Student satisfaction with Northwestern dining halls ultimately comes down to the food that is served on a day to day basis. Freshman Eugene Yakubovich, 18, who is a huge fan of Northwestern’s food said that “Every person has their own taste. I could say what tastes good to me, but I can’t say what tastes good to everyone else.” With that concept in mind, Northwestern dining halls are providing diverse food options to suit the tastes of a variety of eaters.
The Daily Meal- http://www.thedailymeal.com/best-colleges-food-america
Today’s Dietician- http://www.todaysdietitian.com/newarchives/050113p18.shtml
Director of Communications and Engagement
Production Manager - Sargent Hall
Executive Chef - Foster Walker
Executive Chef - Allison Hall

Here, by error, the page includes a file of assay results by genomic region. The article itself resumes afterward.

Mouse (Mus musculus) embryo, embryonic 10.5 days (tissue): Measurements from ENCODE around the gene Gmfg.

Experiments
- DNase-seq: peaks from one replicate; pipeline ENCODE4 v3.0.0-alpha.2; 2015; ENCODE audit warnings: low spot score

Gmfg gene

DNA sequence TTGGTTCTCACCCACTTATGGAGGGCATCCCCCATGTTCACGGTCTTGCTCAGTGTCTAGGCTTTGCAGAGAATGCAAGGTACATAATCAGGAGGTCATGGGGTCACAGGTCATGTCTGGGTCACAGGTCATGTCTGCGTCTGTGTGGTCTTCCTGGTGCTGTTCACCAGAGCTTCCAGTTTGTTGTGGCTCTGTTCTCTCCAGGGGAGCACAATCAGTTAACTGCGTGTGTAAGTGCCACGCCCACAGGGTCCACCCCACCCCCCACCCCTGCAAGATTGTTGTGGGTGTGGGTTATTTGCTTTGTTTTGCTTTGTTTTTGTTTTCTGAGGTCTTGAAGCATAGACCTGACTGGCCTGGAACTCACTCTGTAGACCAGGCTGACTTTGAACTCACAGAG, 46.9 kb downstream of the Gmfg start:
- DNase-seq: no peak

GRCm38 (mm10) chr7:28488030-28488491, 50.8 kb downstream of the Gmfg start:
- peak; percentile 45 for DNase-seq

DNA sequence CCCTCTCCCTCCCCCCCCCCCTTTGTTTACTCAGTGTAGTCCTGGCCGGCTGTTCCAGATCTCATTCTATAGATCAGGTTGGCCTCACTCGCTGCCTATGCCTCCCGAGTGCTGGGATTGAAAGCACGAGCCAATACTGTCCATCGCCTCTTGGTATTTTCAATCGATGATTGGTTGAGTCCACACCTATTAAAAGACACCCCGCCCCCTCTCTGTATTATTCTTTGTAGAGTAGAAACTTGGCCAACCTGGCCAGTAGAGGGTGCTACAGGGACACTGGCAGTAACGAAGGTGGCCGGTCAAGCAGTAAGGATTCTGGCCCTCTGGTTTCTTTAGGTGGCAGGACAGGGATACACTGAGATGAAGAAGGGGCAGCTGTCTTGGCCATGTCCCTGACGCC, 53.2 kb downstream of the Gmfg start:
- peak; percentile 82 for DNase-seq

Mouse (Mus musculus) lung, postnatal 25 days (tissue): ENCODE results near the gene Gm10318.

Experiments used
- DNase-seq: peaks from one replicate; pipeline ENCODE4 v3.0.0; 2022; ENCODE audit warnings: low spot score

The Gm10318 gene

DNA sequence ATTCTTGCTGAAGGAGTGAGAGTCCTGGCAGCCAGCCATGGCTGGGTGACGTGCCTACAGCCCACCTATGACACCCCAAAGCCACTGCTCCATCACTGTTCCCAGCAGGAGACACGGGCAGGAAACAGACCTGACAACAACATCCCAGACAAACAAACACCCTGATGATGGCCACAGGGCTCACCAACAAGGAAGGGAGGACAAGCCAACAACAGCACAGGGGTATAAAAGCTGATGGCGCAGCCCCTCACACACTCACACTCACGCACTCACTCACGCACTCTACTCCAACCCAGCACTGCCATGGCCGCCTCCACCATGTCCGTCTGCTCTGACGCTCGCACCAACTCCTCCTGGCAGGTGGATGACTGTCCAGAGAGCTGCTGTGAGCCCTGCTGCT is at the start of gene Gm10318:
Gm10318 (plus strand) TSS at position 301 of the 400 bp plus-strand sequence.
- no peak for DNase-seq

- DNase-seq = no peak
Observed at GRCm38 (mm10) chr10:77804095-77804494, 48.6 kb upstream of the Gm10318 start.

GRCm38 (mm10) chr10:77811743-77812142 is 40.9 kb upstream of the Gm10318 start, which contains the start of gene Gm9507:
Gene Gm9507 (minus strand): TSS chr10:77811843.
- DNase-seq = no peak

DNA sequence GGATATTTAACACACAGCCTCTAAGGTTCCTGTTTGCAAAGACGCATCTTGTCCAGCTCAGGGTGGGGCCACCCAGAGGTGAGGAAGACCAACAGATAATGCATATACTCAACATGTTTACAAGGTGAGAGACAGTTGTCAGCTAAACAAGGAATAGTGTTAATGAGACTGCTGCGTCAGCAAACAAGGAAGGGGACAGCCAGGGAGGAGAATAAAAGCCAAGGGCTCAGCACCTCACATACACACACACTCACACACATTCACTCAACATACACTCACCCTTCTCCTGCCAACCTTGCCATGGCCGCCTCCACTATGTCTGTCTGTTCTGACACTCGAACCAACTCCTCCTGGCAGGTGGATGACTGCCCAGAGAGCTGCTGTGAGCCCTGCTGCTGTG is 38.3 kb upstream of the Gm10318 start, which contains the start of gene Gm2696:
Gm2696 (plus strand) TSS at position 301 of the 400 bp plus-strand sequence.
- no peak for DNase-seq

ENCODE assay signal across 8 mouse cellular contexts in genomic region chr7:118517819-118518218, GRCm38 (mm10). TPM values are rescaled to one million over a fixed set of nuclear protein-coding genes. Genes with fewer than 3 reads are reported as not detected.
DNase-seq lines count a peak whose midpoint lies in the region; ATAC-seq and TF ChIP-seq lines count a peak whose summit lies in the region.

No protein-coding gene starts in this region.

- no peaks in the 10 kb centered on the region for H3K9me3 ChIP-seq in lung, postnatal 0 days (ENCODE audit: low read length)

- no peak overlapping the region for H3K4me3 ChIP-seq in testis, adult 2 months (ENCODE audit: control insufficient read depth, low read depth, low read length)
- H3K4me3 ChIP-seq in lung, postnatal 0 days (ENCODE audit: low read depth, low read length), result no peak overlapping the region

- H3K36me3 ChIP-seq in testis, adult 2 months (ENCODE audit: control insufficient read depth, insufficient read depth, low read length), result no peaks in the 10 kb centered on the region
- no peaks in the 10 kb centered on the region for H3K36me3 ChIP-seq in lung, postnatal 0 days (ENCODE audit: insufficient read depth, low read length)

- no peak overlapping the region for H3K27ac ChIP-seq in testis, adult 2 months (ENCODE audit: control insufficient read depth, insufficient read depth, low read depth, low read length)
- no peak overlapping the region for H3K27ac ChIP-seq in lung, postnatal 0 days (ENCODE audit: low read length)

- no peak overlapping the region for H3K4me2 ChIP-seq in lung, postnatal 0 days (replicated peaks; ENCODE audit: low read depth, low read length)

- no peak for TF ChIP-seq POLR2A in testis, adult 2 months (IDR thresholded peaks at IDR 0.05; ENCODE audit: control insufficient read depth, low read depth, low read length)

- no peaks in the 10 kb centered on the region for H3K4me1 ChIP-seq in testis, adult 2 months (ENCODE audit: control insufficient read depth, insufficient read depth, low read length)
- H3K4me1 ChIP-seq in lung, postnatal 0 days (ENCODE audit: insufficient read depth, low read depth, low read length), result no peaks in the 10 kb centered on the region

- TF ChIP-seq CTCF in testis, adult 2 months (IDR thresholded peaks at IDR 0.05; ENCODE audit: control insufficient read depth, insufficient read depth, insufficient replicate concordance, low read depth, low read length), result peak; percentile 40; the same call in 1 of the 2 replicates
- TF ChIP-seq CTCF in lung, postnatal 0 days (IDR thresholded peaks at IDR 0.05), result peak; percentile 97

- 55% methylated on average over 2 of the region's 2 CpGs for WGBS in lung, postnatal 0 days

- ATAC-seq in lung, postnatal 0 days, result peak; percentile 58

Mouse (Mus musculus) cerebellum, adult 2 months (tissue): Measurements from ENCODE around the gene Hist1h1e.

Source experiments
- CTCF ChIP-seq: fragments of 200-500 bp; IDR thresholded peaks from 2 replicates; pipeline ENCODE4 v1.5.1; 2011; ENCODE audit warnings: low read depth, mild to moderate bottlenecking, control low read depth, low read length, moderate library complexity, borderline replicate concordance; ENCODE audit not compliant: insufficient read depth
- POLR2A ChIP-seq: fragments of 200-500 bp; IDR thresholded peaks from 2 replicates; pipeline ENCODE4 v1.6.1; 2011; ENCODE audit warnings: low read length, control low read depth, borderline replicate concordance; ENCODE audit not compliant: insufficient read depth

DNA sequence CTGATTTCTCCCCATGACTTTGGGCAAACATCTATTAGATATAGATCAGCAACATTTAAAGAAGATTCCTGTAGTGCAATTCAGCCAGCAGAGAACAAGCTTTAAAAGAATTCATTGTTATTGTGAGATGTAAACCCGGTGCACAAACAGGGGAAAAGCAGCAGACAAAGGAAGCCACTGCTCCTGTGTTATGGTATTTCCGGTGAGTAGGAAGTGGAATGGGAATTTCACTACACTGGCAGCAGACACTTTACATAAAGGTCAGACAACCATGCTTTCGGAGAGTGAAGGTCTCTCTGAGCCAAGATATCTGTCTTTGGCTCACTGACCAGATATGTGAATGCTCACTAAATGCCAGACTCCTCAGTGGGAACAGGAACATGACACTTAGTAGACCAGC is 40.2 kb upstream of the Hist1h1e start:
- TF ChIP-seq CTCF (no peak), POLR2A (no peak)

Moli Meshulam, 18, Freshman, Istanbul, Turkey, Industrial Engineering, 224-714-991
Dan Nahon, 18, Freshman, Miami, Florida, undecided, 305-720-7896
Ege Serruf, 19, Freshman, Istanbul, Turkey, Industrial Engineering, 224-415-486
Evelyn MacPherson, 19, Freshman, Washington D.C. English major, 202-315-8347
Alp Alper, 20, Freshman, Istanbul Turkey, Engineering, 224-415-6800
Izzy de la Guardio 18, Freshman, Miami, Florida, Engineering undecided, 786-202-0537
Eugene Yakubovich, 18, Freshman, Arlington Heights, IL, Engineering, 847-370-9039
Summer Bakr, 18, Freshman, Downers Grove, IL, Biology, 630-901-3369